Tag Archives: pda

My First PDA – Sharp Wizard


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My first PDA was an old Sharp Wizard which carried 64k of data! It was over $300 back in the day, and was considered to be a high-end model. I could add things to my calendar and keep track of what I had to do. My calendar from 1989 is still intact even! I added memos and contact lists, since there was no such thing as an iPhone. It doesn’t have a Qwerty layout, which was confusing as heck. This was literally state-of-the-art back in the late ’80s. Can you even believe that?

I relied on this a lot back in high school and even college. I used it to track assignments. Heck, I admit it… I even used the translator in Spanish class! It did have the ability to hook up to a computer using a cable and software. However, it was a pain in the butt, and not really worth doing.

So, let’s hear it. What was your first PDA? Do you even remember? Do you still have it?

If you tell me your first was something like the iPhone, I think I’m going to cry.

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iPhone vs Windows Mobile

A geek known as Gilbert shares a familiar tale of frustration: which is the best mobile device to own? I’m sure you’ve already made up your mind by the time you reached the end of that sentence, but let’s hear a little bit more about what’s going on in Gilbert’s world. He scribbles:

Thanks for your great contrast between the iPhone and the Windows Mobile devices, on how it relates to business use. I had been using the HTC Advantage for a year and a half now. Although I loved the big screen and strong processor and memory, I’ve gotten tired of lugging that big “brick” around and was looking for an alternative.

I decided to purchase the HTC Fuze yesterday to lighten the load and replace the Advantage as my portable device. I brought it home and played with it, and I was . . . kinda impressed, but also disappointed. I have never owned an iPhone, but, I bought my wife an iPhone for Xmas last year, and my daughter also owns an ITouch. So, I had a cursory overview of what the Apple OS “PDA” could do.

Like yourself (back in the day), I was perfectly happy with WM, for the most part.

But there was a certain application it couldn’t do. So, frustrated, I came across your youtube opinion on the contrast between Windows Mobile, and specifically, the Sprint equivialant to the HTC Fuze, and, it hit home.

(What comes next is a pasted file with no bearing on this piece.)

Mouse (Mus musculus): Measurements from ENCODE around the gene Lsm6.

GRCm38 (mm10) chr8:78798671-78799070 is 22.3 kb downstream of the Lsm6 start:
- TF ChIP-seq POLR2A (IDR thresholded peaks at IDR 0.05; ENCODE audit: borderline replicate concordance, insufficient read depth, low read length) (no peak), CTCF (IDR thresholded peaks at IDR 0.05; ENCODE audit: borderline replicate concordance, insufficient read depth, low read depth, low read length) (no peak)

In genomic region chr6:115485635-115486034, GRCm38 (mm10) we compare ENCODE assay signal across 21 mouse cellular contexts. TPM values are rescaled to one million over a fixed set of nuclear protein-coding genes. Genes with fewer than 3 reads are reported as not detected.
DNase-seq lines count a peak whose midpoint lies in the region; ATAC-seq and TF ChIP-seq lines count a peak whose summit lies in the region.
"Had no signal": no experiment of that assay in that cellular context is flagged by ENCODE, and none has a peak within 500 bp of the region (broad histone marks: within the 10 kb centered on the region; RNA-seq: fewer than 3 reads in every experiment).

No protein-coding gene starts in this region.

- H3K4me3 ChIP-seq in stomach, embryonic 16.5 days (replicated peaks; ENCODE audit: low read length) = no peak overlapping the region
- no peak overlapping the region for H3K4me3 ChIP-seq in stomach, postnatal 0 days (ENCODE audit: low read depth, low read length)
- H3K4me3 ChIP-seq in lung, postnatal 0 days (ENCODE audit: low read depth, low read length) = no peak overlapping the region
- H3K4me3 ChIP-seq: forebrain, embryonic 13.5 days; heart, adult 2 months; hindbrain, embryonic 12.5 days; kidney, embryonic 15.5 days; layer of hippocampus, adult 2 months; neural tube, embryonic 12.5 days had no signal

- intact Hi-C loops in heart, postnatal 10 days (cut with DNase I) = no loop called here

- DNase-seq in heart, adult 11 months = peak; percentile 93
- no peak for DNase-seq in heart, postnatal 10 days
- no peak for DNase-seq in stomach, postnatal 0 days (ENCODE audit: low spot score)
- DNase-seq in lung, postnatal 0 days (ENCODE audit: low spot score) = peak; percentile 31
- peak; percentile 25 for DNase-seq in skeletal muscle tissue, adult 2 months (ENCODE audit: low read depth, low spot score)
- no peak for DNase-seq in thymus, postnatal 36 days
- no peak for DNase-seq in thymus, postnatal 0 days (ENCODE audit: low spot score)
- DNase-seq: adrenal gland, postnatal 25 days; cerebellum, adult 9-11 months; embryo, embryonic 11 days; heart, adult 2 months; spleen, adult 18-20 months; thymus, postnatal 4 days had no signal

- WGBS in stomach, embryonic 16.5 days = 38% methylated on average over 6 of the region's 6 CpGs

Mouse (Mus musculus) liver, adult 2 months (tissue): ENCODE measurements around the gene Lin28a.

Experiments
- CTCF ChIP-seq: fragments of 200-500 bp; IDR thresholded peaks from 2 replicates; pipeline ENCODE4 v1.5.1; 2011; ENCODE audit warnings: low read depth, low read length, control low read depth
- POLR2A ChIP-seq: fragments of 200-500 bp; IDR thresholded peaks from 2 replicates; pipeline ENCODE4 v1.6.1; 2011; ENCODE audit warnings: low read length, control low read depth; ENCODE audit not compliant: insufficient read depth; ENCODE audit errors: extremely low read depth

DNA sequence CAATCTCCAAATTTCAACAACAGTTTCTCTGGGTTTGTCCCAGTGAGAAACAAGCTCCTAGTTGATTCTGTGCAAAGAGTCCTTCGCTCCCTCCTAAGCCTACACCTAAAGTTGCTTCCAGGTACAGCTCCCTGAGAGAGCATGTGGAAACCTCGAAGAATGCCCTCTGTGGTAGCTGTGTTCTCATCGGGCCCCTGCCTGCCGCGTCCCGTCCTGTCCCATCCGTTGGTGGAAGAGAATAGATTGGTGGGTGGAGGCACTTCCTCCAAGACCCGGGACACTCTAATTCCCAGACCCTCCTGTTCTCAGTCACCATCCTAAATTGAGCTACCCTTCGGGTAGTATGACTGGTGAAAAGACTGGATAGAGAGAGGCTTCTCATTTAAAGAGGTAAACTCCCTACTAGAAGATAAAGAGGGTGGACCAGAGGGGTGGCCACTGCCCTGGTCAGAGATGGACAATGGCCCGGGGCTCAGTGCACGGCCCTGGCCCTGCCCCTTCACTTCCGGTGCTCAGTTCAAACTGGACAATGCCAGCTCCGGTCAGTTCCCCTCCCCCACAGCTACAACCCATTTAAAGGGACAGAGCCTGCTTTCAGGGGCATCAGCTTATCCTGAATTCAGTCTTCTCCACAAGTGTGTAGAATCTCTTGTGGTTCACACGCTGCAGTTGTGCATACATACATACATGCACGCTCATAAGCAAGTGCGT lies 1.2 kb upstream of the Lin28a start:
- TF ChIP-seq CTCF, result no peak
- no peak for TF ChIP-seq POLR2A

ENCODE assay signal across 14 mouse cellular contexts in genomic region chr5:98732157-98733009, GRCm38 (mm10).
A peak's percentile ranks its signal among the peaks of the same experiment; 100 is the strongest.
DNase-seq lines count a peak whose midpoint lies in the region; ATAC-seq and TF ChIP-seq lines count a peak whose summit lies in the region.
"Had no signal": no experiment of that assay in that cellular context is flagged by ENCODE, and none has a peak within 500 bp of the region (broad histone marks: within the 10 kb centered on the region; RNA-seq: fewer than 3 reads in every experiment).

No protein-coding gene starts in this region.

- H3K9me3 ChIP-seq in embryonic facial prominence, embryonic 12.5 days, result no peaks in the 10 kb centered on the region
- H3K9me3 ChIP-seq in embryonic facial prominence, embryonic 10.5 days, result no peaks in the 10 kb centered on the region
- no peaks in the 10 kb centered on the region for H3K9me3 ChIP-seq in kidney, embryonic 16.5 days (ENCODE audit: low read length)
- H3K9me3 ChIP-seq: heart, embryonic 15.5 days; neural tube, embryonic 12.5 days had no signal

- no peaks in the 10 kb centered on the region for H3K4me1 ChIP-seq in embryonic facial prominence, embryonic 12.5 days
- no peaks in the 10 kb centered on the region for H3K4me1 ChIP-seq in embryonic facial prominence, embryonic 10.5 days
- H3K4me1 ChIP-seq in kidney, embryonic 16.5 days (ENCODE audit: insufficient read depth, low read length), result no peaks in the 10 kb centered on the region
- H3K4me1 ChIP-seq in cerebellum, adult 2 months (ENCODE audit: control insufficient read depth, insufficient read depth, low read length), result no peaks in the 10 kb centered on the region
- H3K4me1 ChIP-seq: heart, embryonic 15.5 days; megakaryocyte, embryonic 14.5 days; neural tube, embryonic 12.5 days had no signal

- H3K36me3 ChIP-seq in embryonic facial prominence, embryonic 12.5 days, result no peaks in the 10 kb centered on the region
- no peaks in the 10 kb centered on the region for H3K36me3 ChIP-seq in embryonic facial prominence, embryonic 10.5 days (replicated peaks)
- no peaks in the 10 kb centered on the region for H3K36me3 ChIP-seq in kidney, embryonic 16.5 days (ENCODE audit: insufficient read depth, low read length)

In less than 24 hours, I traded my Fuze in and am now a proud owner of an iPhone 3G. I think it was the right purchase, and, in the long run, it will pay off. But I want to tell you that, initially, I’m some what surprised as to the challenges that I’m now facing, that I didn’t have with my initial WM device.

First off, I have a Motorola S9 bluetooth headphones. It paired beutifally with my HTC. It paired with my iPhone, it just doesn’t work. I hear no music through the headphones, but plenty through iPhone speakers.

Second, the e-mail, which was a big sway for me in your commentary, I couldn’t get it register with the e-mail function on the iPhone. I utilize Hotmail, and the iPhone, didn’t configure it. I believe there was a $20/Year workaround by a gateway service, but hey, I didn’t need that using WM6. I then thought I’d sign up for Yahoo mail, but, that attempt failed since it appears you need a $20/Year upgrade to set up the proxy servings there, as well. And MobileMe, at $99/Year, when (my mail) ts free now, well, as you “tried” to say . . . “forget about it!” I also noticed that I couldn’t install Windows Live Search. This was a great function in WM6, that’s not, understandably so, available for our beloved Apple device.

These are just my first 12 hour initial observations. I am, for the most part excited about overcoming these “iPhone shortcomings”. But, I just thought I’d share with you my initial observations of the contrasts from my perspective. Yeah Windows Mobile is clunky and stale, but damm, it does a lot of things pretty adequately!